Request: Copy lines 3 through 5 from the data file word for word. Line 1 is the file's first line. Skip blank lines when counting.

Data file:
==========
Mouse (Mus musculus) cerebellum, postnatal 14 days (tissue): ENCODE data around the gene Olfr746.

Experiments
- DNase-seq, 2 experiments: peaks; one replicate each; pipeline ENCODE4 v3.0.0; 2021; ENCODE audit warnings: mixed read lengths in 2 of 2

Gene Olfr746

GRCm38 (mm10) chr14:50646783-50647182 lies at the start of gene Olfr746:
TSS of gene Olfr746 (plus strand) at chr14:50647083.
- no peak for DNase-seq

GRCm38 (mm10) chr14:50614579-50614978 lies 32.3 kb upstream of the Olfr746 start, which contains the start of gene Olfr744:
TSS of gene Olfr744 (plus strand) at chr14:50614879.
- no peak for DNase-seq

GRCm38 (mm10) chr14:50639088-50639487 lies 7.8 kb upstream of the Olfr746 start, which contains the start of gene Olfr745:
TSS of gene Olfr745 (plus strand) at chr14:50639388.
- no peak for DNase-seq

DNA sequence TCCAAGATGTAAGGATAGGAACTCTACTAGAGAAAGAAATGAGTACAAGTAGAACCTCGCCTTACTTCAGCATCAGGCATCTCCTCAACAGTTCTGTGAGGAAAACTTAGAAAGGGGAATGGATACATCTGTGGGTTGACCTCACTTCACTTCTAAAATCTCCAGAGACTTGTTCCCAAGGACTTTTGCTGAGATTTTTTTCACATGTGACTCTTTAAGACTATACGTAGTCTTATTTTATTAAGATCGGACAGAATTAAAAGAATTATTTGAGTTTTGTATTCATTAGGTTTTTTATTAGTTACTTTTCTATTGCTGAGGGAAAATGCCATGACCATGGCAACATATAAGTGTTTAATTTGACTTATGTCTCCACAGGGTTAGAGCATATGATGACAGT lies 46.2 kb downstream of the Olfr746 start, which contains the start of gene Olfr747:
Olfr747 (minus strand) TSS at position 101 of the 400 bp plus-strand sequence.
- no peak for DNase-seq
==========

- DNase-seq, 2 experiments: peaks; one replicate each; pipeline ENCODE4 v3.0.0; 2021; ENCODE audit warnings: mixed read lengths in 2 of 2

Gene Olfr746

GRCm38 (mm10) chr14:50646783-50647182 lies at the start of gene Olfr746: